Shimano RP3 cycling shoes review

Shimano’s budget shoe has a quality construction, although the sole unit is a bit flexy

Shimano RP3
(Image credit: Cycling Studio)
Cycling Weekly Verdict

The Shimano RP3 shoes have a quality upper with a really comfortable fit. They’re easy to adjust when out riding, but are a bit let down by the flexy sole unit and overpadded upper. You get good ventilation but may find over time that you want something that gives a more connected pedal feel.

Reasons to buy
  • +

    Ratchet adjustment

  • +

    Well vented

  • +

    Floating cleat bolts give extra adjustment for 3-bolt and 2-bolt cleats

  • +

Reasons to avoid
  • -

    Flexy sole unit

  • -

    A bit over-padded and loose fitting for efficient pedalling

  • -

The Shimano RP3 shoe benefits from a ratchet upper closure. This gives a firm hold on the foot, for good pedalling efficiency and leads to easy adjustment while on the move. Its not quite got the fine adjustability of the Bontrager Circuit’s Boa or a Velcro strap though.

The upper strap is nice and wide and the ratchet is positioned well to the side of the upper. This, coupled to the padded tongue, leads to comfortable distribution of pressure over the top of the foot.

Shimano RP3

The uppers have plenty of ventilation
(Image credit: Cycling Studio)

The forefoot box is quite large, so your toes don’t feel too constrained. But this does mean that the midfoot takes all the pressure if you do want to ratchet the shoe tight. In fact, the whole of the Shimano RP3 shoe feels generous. This keeps your foot comfortable, but along with quite a flexy sole unit does reduce pedalling efficiency.

>>> Clipless pedal systems explained

The shoe also has plenty of ventilation, both from the mesh sections in the upper and from a series of vents in the nylon sole: in the toe and the midsole, behind the cleat .

Shimano RP3

There are lots of vents in the sole too, although they do make it rather flexy
(Image credit: Cycling Studio)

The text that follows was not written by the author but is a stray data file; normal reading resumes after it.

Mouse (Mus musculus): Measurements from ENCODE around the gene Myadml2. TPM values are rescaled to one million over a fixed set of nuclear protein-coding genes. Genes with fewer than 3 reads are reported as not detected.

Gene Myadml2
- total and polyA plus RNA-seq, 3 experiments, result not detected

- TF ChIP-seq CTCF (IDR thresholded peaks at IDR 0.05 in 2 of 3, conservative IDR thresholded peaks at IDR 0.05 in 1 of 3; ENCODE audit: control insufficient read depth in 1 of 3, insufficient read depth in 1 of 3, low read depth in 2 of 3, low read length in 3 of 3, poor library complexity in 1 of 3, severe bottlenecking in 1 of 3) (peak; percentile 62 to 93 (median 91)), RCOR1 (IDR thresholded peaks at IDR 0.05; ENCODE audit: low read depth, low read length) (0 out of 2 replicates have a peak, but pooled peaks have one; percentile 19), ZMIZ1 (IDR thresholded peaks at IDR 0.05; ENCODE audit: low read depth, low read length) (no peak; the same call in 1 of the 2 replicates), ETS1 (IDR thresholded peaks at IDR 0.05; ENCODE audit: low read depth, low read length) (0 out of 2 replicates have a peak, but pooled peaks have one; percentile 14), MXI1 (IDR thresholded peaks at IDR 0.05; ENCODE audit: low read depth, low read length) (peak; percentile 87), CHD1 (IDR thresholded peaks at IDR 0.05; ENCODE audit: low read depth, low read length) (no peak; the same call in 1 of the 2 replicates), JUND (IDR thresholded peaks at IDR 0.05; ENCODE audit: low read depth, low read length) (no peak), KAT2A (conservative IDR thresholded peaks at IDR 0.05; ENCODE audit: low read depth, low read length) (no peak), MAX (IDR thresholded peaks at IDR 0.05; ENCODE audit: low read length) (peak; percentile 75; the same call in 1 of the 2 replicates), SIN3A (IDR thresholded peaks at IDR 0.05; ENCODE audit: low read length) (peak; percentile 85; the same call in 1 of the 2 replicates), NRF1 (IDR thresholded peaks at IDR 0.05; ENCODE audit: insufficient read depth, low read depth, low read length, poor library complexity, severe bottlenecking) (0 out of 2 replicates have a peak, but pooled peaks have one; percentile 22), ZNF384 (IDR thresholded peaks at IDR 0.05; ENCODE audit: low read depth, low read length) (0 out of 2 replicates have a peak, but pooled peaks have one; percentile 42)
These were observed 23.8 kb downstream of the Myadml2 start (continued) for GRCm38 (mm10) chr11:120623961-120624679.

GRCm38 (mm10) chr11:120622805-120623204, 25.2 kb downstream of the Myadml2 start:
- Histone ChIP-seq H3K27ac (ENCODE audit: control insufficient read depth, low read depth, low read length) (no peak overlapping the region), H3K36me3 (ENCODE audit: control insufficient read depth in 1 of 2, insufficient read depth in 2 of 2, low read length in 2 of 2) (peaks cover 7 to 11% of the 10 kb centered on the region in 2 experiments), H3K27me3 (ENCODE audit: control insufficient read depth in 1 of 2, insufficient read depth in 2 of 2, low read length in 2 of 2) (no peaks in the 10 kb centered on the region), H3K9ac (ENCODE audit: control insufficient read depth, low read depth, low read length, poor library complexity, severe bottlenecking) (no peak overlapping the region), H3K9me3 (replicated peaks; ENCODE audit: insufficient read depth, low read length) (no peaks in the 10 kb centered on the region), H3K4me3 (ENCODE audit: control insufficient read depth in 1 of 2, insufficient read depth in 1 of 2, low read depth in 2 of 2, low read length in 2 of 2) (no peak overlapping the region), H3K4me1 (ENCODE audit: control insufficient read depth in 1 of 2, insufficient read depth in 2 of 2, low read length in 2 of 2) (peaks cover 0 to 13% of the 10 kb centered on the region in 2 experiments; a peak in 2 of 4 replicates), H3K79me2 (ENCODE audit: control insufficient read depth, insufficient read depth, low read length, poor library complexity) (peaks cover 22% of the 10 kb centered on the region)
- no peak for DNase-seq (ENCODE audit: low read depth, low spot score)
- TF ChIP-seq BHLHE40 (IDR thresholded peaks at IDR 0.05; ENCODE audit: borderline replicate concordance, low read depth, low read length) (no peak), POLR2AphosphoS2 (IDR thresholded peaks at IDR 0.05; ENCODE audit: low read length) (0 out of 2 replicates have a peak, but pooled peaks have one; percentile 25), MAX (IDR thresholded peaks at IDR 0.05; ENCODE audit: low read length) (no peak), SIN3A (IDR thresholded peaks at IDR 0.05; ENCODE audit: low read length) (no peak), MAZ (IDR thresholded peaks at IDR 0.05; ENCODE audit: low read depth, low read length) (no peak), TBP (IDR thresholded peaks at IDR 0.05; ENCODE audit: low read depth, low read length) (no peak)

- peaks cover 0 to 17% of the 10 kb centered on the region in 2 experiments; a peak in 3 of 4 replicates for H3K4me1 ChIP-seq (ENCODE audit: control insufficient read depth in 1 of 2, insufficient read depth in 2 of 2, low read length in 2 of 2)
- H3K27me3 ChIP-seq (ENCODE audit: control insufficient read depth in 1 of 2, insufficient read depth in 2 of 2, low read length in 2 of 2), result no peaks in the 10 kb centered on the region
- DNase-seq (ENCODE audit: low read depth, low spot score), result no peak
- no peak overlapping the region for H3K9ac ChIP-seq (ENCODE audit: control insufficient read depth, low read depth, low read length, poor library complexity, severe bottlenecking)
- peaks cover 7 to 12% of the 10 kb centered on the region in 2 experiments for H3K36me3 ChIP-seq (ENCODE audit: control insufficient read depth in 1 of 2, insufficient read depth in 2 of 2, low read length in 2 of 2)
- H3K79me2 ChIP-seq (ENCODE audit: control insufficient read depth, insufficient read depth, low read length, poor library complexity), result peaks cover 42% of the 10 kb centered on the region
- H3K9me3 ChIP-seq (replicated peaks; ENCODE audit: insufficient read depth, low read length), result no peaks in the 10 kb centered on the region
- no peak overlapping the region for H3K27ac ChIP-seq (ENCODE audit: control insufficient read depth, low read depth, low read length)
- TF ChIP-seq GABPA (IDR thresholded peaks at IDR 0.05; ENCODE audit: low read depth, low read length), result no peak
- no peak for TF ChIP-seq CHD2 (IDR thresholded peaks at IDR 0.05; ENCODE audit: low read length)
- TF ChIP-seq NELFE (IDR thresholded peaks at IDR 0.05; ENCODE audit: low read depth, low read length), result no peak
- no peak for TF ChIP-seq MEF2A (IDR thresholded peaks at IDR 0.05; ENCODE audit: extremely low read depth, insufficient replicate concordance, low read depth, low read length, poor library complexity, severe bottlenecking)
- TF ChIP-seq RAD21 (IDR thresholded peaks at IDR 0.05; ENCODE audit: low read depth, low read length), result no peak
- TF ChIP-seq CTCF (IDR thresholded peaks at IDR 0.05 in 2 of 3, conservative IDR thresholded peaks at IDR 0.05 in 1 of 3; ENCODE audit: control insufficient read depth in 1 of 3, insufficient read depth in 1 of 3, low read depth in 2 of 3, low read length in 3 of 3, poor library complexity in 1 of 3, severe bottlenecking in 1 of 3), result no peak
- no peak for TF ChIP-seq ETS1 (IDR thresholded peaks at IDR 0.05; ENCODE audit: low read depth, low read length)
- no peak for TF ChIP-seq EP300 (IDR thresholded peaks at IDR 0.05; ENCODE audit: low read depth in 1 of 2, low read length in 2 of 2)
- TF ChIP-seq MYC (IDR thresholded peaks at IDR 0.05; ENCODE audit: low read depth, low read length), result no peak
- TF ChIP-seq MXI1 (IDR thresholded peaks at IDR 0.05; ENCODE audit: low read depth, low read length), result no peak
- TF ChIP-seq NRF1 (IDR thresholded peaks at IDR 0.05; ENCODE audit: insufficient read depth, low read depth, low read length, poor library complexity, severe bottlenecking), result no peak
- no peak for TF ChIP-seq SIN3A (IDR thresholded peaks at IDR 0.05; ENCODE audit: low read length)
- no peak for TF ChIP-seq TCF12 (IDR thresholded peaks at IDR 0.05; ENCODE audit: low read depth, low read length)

The sole isn’t quite as stiff as some other sub-£100 shoes which we’ve tested though. Although it’s reinforced with glass fibre, there’s quite a bit of flex, which you can feel whilst pedalling.

>>> How to cycle with clipless pedals

There are cleat holes for both two bolt and three bolt cleats, with the two bolt version being ready-built into the sole unit, rather than you needing to punch out the blanks. Both the three bolt and two bolt fixings slide back and forwards in the sole, so there’s some extra adjustment range over fixed cleat bolts – a feature that you often find in shoes at this price.

In common with the brand’s other shoes, there’s a wide range of size options for the Shimano RP3. It’s available in full sizes from 36 up to 52, while if you have a really wide foot, you may find the wide fit version more comfortable, although in practice there’s plenty of room even in the normal fit version. The wide fit is available in the same range of sizes. There are black and black/blue colour options as well as white.

>>> Cycling shoes buyer's guide

So the Shimano RP3 feels more like a beginner’s shoe than, say the Specialized Torch 1.0 or the Bontrager Circuit. It’s comfortable, but if you get serious you’re likely to want something with a bit less flex and a closer fit to up your pedalling efficiency.

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Paul Norman

Paul started writing for Cycling Weekly in 2015, covering cycling tech, new bikes and product testing. Since then, he’s reviewed hundreds of bikes and thousands of other pieces of cycling equipment for the magazine and the Cycling Weekly website.

He’s been cycling for a lot longer than that though and his travels by bike have taken him all around Europe and to California. He’s been riding gravel since before gravel bikes existed too, riding a cyclocross bike through the Chilterns and along the South Downs.